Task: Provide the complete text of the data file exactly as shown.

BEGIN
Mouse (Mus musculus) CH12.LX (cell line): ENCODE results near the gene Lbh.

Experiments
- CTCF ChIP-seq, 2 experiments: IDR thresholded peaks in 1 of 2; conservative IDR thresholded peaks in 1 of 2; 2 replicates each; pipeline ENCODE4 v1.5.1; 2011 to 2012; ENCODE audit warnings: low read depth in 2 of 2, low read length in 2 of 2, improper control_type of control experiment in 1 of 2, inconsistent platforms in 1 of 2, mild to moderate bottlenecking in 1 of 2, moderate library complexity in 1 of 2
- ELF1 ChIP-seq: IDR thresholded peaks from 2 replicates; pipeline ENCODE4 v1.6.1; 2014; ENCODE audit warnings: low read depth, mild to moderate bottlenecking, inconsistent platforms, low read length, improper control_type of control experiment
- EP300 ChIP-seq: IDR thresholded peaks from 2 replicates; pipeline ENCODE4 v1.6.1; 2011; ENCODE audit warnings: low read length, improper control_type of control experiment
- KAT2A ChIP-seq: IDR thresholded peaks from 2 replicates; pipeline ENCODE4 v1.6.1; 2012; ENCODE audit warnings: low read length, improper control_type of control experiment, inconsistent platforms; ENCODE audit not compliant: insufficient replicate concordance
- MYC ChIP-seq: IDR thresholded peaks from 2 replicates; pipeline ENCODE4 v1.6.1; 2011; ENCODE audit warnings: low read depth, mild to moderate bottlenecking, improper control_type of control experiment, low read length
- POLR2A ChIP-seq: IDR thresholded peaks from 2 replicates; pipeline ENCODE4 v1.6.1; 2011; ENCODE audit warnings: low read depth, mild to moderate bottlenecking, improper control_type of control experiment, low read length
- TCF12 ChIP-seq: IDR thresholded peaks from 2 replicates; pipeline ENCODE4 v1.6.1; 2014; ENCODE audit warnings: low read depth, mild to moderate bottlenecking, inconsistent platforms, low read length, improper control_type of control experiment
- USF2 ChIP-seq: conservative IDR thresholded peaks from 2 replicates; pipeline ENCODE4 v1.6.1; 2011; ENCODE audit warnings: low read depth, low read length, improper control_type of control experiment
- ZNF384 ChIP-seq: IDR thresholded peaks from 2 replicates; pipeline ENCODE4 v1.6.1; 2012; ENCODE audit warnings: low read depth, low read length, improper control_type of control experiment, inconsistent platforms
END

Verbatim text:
Mouse (Mus musculus) CH12.LX (cell line): ENCODE results near the gene Lbh.

Experiments
- CTCF ChIP-seq, 2 experiments: IDR thresholded peaks in 1 of 2; conservative IDR thresholded peaks in 1 of 2; 2 replicates each; pipeline ENCODE4 v1.5.1; 2011 to 2012; ENCODE audit warnings: low read depth in 2 of 2, low read length in 2 of 2, improper control_type of control experiment in 1 of 2, inconsistent platforms in 1 of 2, mild to moderate bottlenecking in 1 of 2, moderate library complexity in 1 of 2
- ELF1 ChIP-seq: IDR thresholded peaks from 2 replicates; pipeline ENCODE4 v1.6.1; 2014; ENCODE audit warnings: low read depth, mild to moderate bottlenecking, inconsistent platforms, low read length, improper control_type of control experiment
- EP300 ChIP-seq: IDR thresholded peaks from 2 replicates; pipeline ENCODE4 v1.6.1; 2011; ENCODE audit warnings: low read length, improper control_type of control experiment
- KAT2A ChIP-seq: IDR thresholded peaks from 2 replicates; pipeline ENCODE4 v1.6.1; 2012; ENCODE audit warnings: low read length, improper control_type of control experiment, inconsistent platforms; ENCODE audit not compliant: insufficient replicate concordance
- MYC ChIP-seq: IDR thresholded peaks from 2 replicates; pipeline ENCODE4 v1.6.1; 2011; ENCODE audit warnings: low read depth, mild to moderate bottlenecking, improper control_type of control experiment, low read length
- POLR2A ChIP-seq: IDR thresholded peaks from 2 replicates; pipeline ENCODE4 v1.6.1; 2011; ENCODE audit warnings: low read depth, mild to moderate bottlenecking, improper control_type of control experiment, low read length
- TCF12 ChIP-seq: IDR thresholded peaks from 2 replicates; pipeline ENCODE4 v1.6.1; 2014; ENCODE audit warnings: low read depth, mild to moderate bottlenecking, inconsistent platforms, low read length, improper control_type of control experiment
- USF2 ChIP-seq: conservative IDR thresholded peaks from 2 replicates; pipeline ENCODE4 v1.6.1; 2011; ENCODE audit warnings: low read depth, low read length, improper control_type of control experiment
- ZNF384 ChIP-seq: IDR thresholded peaks from 2 replicates; pipeline ENCODE4 v1.6.1; 2012; ENCODE audit warnings: low read depth, low read length, improper control_type of control experiment, inconsistent platforms